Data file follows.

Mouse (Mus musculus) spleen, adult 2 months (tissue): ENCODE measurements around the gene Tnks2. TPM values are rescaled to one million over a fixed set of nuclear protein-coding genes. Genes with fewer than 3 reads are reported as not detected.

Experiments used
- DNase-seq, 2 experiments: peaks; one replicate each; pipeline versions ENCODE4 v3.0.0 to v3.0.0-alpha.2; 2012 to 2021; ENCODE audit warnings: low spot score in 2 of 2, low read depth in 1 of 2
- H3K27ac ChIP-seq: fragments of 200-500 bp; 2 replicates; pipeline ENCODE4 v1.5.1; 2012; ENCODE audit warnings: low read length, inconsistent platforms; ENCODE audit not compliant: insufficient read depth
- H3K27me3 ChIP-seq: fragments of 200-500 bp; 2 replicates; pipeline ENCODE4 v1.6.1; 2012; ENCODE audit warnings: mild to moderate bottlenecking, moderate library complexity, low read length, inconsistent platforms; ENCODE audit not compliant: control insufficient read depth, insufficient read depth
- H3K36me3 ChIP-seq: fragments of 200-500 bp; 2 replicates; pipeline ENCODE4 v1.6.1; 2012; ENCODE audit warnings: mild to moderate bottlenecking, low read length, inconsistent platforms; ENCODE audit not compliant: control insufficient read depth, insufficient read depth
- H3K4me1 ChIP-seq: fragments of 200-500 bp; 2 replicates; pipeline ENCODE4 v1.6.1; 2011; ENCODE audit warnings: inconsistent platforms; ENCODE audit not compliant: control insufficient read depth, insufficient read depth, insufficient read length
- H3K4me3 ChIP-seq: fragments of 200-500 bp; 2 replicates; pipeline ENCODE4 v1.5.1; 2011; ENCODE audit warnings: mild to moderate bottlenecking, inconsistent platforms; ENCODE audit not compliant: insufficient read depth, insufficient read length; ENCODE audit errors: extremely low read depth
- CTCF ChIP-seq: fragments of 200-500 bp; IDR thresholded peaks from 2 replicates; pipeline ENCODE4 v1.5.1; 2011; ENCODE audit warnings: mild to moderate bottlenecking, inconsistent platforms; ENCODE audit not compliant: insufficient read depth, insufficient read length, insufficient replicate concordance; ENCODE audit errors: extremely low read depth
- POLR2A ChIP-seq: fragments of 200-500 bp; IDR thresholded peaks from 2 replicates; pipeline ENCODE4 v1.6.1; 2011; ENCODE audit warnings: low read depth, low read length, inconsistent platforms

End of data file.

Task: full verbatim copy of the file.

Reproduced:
Mouse (Mus musculus) spleen, adult 2 months (tissue): ENCODE measurements around the gene Tnks2. TPM values are rescaled to one million over a fixed set of nuclear protein-coding genes. Genes with fewer than 3 reads are reported as not detected.

Experiments used
- DNase-seq, 2 experiments: peaks; one replicate each; pipeline versions ENCODE4 v3.0.0 to v3.0.0-alpha.2; 2012 to 2021; ENCODE audit warnings: low spot score in 2 of 2, low read depth in 1 of 2
- H3K27ac ChIP-seq: fragments of 200-500 bp; 2 replicates; pipeline ENCODE4 v1.5.1; 2012; ENCODE audit warnings: low read length, inconsistent platforms; ENCODE audit not compliant: insufficient read depth
- H3K27me3 ChIP-seq: fragments of 200-500 bp; 2 replicates; pipeline ENCODE4 v1.6.1; 2012; ENCODE audit warnings: mild to moderate bottlenecking, moderate library complexity, low read length, inconsistent platforms; ENCODE audit not compliant: control insufficient read depth, insufficient read depth
- H3K36me3 ChIP-seq: fragments of 200-500 bp; 2 replicates; pipeline ENCODE4 v1.6.1; 2012; ENCODE audit warnings: mild to moderate bottlenecking, low read length, inconsistent platforms; ENCODE audit not compliant: control insufficient read depth, insufficient read depth
- H3K4me1 ChIP-seq: fragments of 200-500 bp; 2 replicates; pipeline ENCODE4 v1.6.1; 2011; ENCODE audit warnings: inconsistent platforms; ENCODE audit not compliant: control insufficient read depth, insufficient read depth, insufficient read length
- H3K4me3 ChIP-seq: fragments of 200-500 bp; 2 replicates; pipeline ENCODE4 v1.5.1; 2011; ENCODE audit warnings: mild to moderate bottlenecking, inconsistent platforms; ENCODE audit not compliant: insufficient read depth, insufficient read length; ENCODE audit errors: extremely low read depth
- CTCF ChIP-seq: fragments of 200-500 bp; IDR thresholded peaks from 2 replicates; pipeline ENCODE4 v1.5.1; 2011; ENCODE audit warnings: mild to moderate bottlenecking, inconsistent platforms; ENCODE audit not compliant: insufficient read depth, insufficient read length, insufficient replicate concordance; ENCODE audit errors: extremely low read depth
- POLR2A ChIP-seq: fragments of 200-500 bp; IDR thresholded peaks from 2 replicates; pipeline ENCODE4 v1.6.1; 2011; ENCODE audit warnings: low read depth, low read length, inconsistent platforms